How Our 3-Person Marketing Team Grew Our Inbound Sales Pipeline From $0 to $18M in a Year

Rootstrap is a custom software development agency that designs software solutions for various companies and A-list celebrities. Because we are working in a very saturated market for client acquisition, it is important to have a strong strategy to ensure growth and gain more clients. However, once the pandemic hit, this completely altered the goals we had in mind for that year.

As Rootstrap entered the pandemic, dirty qualified pipeline was the highest priority. We had one simple mandate: Keep everyone employed. Our company wanted to ensure that the company could survive while ensuring that everyone else was getting their paychecks. If we didn’t reach our goals, the consequences would be colossal: large scale layoffs and irreparable damage to our corporate culture. This would backtrack Rootstrap’s growth and force everyone to repair the damages instead of focusing on advancement.

Up til that point, our company was outbound-focused with a feast-or-famine approach to revenue generation. But we couldn’t do that anymore and expect to survive. We needed a strong holistic marketing transformation to shift towards an inbound-driven pipeline. With a small marketing team of three employees, rigorous prioritization on three channels was essential: pay-per-click (PPC), search-engine optimization (SEO), and referral sites. As a result of the investment in these three channels, in the year of 2020, our inbound sales qualified pipeline went from $0 to $18 million — and not one person was laid off.

The 3 Channels We Used to Transform Our Sales Pipeline

  1. pay per click
  2. search engine optimization
  3. Referral sites

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1. Fix Our Pay-Per-Click Strategy

For the very short term, we planned an overhaul with our PPC strategy. Like many early-stage B2B-service companies, we had a historical client base of seed-stage startups (or the “motivated entrepreneur crowd,” as we like to call them). This target audience was reflected in our ad copy, eg “Got an idea?” or “Bring your vision to life.” The challenge with this audience? When crises hit, their funding dries up first. We needed to pivot and pivot fast. Our PPC strategy started to be driven by language targeting more well-capitalized firms — those companies who had the resources to survive a crisis. Consequently, our ad copy shifted to “reducing technology costs” and “achieving business outcomes and ROI.” This move ‘up-market’ sounds simple, yet it completely changed the dynamic of inbound inquiries. Although the volume decreased, the quality increased, and we were able to provide our sales team with good leads to pursue in a time of economic uncertainty.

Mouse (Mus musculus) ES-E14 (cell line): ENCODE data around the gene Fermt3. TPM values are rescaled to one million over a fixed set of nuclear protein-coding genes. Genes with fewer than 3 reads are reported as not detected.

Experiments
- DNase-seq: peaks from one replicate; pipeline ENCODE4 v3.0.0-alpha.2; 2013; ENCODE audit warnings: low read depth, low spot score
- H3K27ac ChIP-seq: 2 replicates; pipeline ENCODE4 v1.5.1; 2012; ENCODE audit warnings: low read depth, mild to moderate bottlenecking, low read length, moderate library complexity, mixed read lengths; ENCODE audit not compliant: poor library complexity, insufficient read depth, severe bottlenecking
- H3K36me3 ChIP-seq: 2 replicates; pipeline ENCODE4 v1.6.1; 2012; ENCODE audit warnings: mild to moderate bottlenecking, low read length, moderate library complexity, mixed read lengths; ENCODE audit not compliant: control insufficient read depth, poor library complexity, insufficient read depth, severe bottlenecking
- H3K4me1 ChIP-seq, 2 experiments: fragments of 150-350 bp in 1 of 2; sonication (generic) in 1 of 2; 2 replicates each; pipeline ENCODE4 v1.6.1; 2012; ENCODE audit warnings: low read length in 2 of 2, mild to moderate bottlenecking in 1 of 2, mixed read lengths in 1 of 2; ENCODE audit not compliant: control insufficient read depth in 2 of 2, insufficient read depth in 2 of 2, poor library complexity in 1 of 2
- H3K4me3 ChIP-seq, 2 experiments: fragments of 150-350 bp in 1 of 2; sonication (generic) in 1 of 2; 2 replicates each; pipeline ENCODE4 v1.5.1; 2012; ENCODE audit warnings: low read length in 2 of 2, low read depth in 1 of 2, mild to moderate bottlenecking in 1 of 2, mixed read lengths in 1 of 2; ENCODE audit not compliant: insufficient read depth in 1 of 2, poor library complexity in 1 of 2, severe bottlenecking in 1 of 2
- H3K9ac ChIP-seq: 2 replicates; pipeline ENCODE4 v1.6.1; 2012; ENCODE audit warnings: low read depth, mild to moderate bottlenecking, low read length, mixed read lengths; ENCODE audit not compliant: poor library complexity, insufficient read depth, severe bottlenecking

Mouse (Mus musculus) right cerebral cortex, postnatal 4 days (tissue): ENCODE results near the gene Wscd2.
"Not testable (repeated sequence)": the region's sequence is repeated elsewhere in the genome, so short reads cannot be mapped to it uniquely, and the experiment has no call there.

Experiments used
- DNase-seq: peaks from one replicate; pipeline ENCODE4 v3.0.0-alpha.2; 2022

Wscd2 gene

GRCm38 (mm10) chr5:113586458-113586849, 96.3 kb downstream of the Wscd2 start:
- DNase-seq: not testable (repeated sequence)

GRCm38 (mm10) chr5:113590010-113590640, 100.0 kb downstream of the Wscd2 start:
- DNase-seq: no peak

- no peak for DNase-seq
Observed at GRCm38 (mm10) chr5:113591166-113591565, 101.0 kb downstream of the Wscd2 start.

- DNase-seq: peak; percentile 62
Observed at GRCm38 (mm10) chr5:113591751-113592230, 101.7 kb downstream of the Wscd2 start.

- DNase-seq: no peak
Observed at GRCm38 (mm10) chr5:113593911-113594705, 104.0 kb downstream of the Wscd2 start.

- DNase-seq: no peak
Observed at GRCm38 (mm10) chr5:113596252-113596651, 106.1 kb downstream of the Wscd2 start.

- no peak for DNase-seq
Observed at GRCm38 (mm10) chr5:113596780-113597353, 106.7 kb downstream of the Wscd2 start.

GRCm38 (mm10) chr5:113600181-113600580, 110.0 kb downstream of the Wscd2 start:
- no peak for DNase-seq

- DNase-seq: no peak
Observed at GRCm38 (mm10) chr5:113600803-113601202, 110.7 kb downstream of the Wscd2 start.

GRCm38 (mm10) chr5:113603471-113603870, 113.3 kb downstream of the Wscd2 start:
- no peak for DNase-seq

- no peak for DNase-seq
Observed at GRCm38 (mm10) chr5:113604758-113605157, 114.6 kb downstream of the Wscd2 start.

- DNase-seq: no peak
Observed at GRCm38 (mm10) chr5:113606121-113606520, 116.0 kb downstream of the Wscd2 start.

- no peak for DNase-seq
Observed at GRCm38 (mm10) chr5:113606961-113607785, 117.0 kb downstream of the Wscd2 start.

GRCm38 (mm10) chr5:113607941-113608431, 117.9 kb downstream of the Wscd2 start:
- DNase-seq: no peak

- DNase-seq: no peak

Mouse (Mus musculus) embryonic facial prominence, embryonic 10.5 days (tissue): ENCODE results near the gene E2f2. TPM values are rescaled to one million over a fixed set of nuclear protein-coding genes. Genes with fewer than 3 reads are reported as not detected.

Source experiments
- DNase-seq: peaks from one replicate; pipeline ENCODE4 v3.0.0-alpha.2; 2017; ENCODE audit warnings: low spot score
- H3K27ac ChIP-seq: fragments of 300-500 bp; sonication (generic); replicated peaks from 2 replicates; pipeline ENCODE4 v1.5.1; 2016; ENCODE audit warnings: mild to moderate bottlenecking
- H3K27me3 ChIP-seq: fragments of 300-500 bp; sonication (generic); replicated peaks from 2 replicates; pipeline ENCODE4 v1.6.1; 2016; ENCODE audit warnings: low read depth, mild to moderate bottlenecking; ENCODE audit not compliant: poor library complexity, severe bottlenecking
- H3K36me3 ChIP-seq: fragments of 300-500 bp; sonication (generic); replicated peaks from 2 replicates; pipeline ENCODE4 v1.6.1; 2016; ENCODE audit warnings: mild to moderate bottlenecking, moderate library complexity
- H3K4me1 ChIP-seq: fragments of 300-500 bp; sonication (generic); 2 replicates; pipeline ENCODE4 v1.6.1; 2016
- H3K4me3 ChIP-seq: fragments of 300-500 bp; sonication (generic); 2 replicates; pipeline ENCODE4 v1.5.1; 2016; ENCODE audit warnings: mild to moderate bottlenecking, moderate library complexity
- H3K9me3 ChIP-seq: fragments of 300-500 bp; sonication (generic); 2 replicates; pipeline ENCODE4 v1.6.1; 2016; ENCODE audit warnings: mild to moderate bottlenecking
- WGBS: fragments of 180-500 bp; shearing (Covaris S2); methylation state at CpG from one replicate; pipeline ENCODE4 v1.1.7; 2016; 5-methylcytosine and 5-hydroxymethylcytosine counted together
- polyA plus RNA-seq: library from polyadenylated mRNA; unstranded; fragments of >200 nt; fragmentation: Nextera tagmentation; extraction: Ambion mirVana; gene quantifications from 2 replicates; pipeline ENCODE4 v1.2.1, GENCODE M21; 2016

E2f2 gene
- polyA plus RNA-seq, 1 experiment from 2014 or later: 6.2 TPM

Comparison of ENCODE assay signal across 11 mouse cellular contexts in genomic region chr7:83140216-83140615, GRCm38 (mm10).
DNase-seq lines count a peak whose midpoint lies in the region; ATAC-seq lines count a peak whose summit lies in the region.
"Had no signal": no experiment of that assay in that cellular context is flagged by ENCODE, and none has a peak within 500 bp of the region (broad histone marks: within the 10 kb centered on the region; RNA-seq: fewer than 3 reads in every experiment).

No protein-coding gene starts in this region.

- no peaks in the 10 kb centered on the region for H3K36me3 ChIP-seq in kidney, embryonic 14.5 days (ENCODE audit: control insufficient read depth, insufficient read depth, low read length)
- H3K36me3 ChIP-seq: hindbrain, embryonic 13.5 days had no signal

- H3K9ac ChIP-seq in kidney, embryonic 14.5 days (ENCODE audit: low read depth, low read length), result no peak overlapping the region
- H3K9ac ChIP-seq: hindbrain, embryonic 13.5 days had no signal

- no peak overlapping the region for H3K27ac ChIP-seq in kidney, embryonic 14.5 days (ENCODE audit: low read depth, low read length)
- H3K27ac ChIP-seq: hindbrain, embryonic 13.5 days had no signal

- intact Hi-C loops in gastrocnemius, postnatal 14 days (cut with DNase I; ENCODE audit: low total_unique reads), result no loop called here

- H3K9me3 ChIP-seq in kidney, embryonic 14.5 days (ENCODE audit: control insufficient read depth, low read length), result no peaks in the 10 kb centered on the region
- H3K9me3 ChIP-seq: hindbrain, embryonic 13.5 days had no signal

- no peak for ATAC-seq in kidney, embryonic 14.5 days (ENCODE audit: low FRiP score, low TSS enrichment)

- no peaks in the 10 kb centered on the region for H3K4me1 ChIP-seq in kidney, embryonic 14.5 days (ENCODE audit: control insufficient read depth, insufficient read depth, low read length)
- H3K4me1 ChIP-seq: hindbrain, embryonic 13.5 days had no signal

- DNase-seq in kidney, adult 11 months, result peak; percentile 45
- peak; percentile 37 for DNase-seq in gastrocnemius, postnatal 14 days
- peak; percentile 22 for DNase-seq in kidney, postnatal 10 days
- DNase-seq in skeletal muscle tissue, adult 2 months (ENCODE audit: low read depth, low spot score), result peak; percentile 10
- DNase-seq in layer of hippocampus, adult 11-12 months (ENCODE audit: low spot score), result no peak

2. Invest In SEO

Our medium-term goal was focusing on our SEO efforts. We did a technical overhaul of the site and built content from scratch. We had our own talent write blogs to help with our SEO efforts. Some topics we covered were: artificial intelligence, blockchain technology, Web3, and app development. In total, we wrote around 200 articles and as a result of focusing more on making our own content, our company’s social media presence has been more active.

Read More About Search Engine Optimization on Built In’s Expert Contributors NetworkHow AI SEO Tools Are Changing the Future of Search

3. Build Relationships on Referral Sites

For referral sites, testimonials and strategic sponsorships on key B2B reviews and ratings sites (G2, Capterra, GoodFirms, UpCity are just some examples) were critical to capturing pipeline from prospective buyers who were already ‘in-market’ for the types of technology services that we provide. If we were more stubborn, we might have tried to compete organically with these referral sites — however, this would’ve expended considerable resources and likely not yielded the same lift in pipeline. Leveraging good relationships with these platforms taught us an important lesson that we didn’t have to do all our own marketing, instead relying on the goodwill built up by partners with prospective clients.

Over the course of the past two years, we went from 76 employees in 2019 to over 290 employees today. Our inbound sales qualified pipeline grew from $0 to $18 million in 2020 to $37 million now. The marketing team expanded from just three employees to 11 employees and Rootstrap has officially launched 750 digital products. We have turned a corner in terms of growth trajectory, yet the same lessons still apply. When a crisis hits — like a pandemic, a supply shortage or even an economic downturn — focus is key to survival. When everyone else panics, that’s when businesses crumble — but if you, as a marketer, can focus on what really matters and what can drive results in the worst of times, you and the businesses you represent will not only survive, but thrive regardless of circumstance.

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